Many in the labor movement, including Kellman, argued that UPIU had "sold out" Local 14. The strikers held out for 16 months until October 1988 when the UPIU’s International President, Wayne Glen, reversed his position and agreed to sign contracts at other IP locations, thus isolating the striking locals.

To help explain the context in which the strike was lost, Kellman wrote a history of the unions in the paper mills called "Divide We Fall," published in 2004.

INSERT: (Jay Strike Mural on Local 14 Union Hall in Jay, Maine. Kellman is fourth from the right in the red shirt and hat. Post Strike Work)

After the strike Kellman became director of the newly formed New Hampshire Coalition for Occupational Safety and Health. While working in New Hampshire Kellman was involved in a bad car accident after which he went back to college and received a BA in Labor Studies from the University of Massachusetts.

Program on Corporations Law and Democracy[edit]

As a researcher for the Program on Corporations, Law, and Democracy,(POCLAD), Kellman researched and wrote about the history of the labor movement and the legal, political, economic, cultural and democracy killing effect of corporate power from a working class perspective. While at POCLAD he wrote a number of insightful articles which were published in their journal, "By What Authority", and their book "Defying Corporations, Defining Democracy".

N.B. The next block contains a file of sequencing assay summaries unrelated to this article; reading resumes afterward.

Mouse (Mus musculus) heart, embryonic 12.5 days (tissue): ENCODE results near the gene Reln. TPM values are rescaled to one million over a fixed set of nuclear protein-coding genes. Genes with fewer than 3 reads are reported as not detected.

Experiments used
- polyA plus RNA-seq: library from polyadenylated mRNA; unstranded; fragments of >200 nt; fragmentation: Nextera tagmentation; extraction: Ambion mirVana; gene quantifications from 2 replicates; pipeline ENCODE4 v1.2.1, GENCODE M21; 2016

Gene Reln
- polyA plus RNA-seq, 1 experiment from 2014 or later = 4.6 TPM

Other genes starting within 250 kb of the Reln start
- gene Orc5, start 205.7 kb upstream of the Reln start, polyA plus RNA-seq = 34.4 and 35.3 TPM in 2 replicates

Kellman initiated the "Jay-Livermore Falls Working Class History Project" out of which came the book "Pain on their Faces," a series of essays by participants in the Jay Strike of 1987/88.

He taught several Labor History courses at Heartwood College of Art in Kennebunk, Maine and the University of Southern Maine in Portland, Maine.

Kellman served as President of the Southern Maine Labor Council and was given the title of President Emeritus when he retired as President. Kellman represented the Council on the Executive Board of the Maine AFL-CIO. He is presently on the Executive Board of the Southern Maine Labor Council.

Kellman helped develop the Workers Rights Platform of the Labor Party and his booklet, Building Unions was a product of his work with the Labor Party.

Agriculture in the 21st century[edit]